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Is a double major worth it? (Physics, chemistry)

  1. Jul 31, 2015 #1
    Yes, another one of these threads. GET OVER IT! Just kidding LOL.

    A few disclaimers: I do have a practical reason for considering a double major. A career path I have been strongly considering in the past two years is to become a forensic scientist (crime lab technician). Also, this isn't just a "CSI phase", because I've read several books and web-articles on the actual aspects of the career. Plus, I don't watch those shows anyway. Jeopardy! is my favorite.

    It might be a bit naïve to think a double major gives you better employment prospects, but I honestly don't see why not in this case, considering both fields can be applied on the job (ballistics, toxicology, accident reconstruction, etc.)

    Do you think all of the extra work would be worth it? I asked the physics department at the school I'm attending and they recommended the "materials science" track. I checked it out, and it seems like that's more of an engineering route.

    If it's stupid and unrealistic, don't be afraid to say so. I can handle it. I'd be willing to settle with a different science or math related career.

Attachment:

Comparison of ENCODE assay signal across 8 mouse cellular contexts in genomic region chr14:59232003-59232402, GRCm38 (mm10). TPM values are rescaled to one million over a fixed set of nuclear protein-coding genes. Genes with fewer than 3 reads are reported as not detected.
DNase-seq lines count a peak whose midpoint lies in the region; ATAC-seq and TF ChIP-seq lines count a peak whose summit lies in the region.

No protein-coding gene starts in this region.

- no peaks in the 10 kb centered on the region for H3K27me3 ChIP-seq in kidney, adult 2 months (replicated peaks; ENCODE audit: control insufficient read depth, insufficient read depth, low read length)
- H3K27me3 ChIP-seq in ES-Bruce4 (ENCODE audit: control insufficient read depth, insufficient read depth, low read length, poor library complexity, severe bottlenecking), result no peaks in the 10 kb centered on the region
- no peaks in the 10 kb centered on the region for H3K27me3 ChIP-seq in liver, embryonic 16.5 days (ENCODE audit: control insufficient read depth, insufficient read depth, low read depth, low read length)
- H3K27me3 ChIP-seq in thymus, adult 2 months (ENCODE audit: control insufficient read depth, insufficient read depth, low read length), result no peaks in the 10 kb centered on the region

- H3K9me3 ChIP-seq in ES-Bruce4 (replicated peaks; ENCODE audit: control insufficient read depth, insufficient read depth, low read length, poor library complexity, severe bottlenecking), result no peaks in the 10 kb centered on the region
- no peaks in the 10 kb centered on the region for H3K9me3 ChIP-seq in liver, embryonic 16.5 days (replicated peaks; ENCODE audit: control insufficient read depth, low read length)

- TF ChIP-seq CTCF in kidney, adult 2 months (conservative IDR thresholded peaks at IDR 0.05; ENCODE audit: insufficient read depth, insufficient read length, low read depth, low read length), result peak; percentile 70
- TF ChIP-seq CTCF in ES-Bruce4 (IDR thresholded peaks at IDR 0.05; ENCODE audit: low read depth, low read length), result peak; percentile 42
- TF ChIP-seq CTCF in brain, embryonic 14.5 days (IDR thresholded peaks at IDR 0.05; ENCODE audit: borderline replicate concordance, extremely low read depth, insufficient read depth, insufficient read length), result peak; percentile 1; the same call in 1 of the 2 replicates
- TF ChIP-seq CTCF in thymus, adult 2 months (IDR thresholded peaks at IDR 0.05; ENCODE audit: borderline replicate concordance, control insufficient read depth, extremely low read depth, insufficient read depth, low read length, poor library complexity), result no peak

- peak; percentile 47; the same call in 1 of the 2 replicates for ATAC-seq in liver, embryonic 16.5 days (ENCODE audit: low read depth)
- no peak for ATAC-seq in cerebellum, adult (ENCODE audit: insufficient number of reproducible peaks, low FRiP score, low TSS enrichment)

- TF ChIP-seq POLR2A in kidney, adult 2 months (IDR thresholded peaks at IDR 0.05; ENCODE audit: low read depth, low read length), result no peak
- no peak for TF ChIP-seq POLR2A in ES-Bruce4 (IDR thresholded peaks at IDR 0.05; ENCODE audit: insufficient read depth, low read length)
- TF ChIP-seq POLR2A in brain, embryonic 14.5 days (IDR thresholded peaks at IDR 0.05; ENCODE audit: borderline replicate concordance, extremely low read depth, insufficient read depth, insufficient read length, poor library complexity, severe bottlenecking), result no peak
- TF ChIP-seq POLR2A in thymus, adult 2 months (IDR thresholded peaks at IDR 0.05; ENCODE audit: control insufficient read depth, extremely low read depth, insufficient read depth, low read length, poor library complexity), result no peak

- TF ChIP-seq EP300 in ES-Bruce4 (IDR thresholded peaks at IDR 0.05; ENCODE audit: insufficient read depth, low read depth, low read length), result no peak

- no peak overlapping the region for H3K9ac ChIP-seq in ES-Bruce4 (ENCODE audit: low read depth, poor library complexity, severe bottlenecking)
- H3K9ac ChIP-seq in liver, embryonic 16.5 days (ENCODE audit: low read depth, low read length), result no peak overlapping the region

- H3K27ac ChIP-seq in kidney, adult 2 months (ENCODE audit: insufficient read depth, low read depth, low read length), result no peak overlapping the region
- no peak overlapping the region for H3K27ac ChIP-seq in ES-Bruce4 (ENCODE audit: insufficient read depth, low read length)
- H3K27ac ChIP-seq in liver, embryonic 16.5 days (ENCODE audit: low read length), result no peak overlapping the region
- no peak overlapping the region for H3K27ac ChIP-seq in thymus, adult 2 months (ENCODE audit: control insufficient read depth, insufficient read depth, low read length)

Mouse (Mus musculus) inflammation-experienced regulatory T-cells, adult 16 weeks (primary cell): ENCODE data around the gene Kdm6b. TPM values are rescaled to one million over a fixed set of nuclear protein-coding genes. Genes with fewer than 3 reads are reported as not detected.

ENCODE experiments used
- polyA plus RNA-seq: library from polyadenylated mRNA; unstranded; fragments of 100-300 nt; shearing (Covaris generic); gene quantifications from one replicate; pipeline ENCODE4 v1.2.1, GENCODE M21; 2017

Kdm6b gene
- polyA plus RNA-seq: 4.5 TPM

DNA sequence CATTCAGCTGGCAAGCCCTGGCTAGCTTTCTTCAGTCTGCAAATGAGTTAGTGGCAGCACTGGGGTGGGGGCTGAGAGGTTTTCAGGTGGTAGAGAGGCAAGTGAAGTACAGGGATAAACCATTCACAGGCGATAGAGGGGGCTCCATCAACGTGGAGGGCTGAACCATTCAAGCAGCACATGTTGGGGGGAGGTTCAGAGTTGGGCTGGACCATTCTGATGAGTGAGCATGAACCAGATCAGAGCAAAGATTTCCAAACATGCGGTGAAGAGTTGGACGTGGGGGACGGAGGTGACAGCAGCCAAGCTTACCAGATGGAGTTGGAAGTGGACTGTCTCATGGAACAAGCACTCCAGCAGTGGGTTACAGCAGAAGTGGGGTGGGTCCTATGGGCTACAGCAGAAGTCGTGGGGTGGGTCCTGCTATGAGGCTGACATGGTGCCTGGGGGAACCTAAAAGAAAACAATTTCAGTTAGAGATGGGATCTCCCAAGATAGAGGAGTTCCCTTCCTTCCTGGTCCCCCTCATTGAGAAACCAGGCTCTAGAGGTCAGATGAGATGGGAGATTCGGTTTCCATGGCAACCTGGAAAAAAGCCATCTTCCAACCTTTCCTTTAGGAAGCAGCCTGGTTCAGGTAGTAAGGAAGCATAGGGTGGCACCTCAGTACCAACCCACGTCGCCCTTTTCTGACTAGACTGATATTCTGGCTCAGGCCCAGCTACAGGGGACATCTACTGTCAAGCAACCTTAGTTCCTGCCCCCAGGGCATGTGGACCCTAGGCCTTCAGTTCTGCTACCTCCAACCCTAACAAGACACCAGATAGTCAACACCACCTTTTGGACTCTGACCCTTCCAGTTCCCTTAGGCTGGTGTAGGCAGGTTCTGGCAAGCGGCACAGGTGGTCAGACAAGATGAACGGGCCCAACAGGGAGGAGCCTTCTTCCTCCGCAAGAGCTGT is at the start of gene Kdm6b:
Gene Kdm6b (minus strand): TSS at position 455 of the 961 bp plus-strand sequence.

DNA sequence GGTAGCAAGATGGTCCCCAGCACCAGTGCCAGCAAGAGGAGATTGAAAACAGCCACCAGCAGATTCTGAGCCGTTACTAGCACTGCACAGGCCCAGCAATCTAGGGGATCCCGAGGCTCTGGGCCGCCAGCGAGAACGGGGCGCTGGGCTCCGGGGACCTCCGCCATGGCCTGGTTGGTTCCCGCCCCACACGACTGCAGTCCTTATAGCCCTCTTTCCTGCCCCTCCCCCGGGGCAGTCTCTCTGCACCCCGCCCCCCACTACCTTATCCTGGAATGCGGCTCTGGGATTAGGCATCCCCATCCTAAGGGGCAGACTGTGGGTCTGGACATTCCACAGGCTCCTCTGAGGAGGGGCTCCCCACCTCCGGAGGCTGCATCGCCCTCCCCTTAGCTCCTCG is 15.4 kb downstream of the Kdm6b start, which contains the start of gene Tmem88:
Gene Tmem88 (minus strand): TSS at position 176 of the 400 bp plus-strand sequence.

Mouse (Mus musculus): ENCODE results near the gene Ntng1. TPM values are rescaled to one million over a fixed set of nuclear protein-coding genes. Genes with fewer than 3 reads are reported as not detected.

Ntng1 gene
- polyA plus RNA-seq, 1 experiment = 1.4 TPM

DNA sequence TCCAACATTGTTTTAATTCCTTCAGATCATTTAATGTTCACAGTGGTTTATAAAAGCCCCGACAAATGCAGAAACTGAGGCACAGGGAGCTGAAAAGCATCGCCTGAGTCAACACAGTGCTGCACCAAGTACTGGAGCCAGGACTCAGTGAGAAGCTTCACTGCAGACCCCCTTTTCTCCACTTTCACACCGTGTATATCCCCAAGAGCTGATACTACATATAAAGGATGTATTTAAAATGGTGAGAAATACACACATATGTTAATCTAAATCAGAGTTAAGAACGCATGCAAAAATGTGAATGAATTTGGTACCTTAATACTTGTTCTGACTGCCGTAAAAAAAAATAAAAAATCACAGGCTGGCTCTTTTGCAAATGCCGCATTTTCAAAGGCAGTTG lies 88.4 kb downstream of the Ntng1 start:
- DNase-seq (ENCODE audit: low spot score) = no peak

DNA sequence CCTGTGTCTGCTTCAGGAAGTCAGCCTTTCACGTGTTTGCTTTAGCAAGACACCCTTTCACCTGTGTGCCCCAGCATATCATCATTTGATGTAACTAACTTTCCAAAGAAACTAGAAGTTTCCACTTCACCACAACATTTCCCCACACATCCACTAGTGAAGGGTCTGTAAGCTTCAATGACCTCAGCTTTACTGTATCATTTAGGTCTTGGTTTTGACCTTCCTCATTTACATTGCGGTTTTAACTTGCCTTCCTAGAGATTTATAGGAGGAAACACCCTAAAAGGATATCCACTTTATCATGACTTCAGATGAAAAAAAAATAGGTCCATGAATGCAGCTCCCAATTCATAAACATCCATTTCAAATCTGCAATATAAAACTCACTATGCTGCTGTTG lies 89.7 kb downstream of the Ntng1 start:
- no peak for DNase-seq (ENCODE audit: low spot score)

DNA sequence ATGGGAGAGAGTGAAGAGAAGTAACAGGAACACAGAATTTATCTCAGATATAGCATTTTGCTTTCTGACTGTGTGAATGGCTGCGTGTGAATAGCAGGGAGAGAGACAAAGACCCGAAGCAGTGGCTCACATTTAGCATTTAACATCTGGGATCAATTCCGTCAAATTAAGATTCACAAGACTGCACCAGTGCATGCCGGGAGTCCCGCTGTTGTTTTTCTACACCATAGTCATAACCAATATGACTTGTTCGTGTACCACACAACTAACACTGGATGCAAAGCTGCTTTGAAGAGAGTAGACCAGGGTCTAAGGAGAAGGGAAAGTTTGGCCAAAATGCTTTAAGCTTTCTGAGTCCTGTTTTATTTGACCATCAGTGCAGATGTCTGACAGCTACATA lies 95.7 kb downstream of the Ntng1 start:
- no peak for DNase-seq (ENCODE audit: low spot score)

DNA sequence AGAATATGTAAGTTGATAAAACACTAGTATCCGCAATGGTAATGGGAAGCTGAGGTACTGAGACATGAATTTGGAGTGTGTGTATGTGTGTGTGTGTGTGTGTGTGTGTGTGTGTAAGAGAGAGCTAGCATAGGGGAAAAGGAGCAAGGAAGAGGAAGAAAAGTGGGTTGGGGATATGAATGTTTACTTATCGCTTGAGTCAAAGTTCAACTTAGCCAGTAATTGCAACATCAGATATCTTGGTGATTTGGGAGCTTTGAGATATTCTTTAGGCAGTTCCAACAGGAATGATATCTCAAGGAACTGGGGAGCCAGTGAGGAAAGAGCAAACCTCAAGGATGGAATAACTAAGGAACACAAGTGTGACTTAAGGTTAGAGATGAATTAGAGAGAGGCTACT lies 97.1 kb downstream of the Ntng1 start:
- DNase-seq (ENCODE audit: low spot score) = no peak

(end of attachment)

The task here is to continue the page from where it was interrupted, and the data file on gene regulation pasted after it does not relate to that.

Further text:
Thanks everyone for your input.
     
  2. jcsd
  3. Jul 31, 2015 #2
    Lab technicians only do one thing. They do molecular biology. They do chemical analysis. They do ballistics. They don't do all three. Your job is to carry out these analysis perfectly, because a lot of it depends on it. Therefore, you can't do one thing one day, then another the other. At your lab you are to be the expect in one or several related analysis methods. If people rotate, no one knows anything.

    Engineering is completely unrelated. You then will be building stuff, solving engineering problems, rather than doing lab analysis.

    If you already exactly know what you want to do, combining two science degrees are never worth it. But then again, people here sometimes seem to have a different definition of a 'double major' or 'double degree'. To me it means you get two degrees, but you get some shortcuts in having to do only one thesis or internship and shared courses of course cut down the ECTS from 360/6 years to something more manageable. Others seem to mean to just get the same amount of credits, but just divide it among two subjects.

    They probably direct you to material science at the physics department because physics has so little to do with forensics.
    Like most science subjects, material science can also be taught the engineering way or the science way.
     
  4. Jul 31, 2015 #3

    symbolipoint

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    If you have the time and the strength to learn more, then learning more is better than learning less. Even so, as Almeisan suggests, be careful about taking short-cuts. You may need more time for double-major
     
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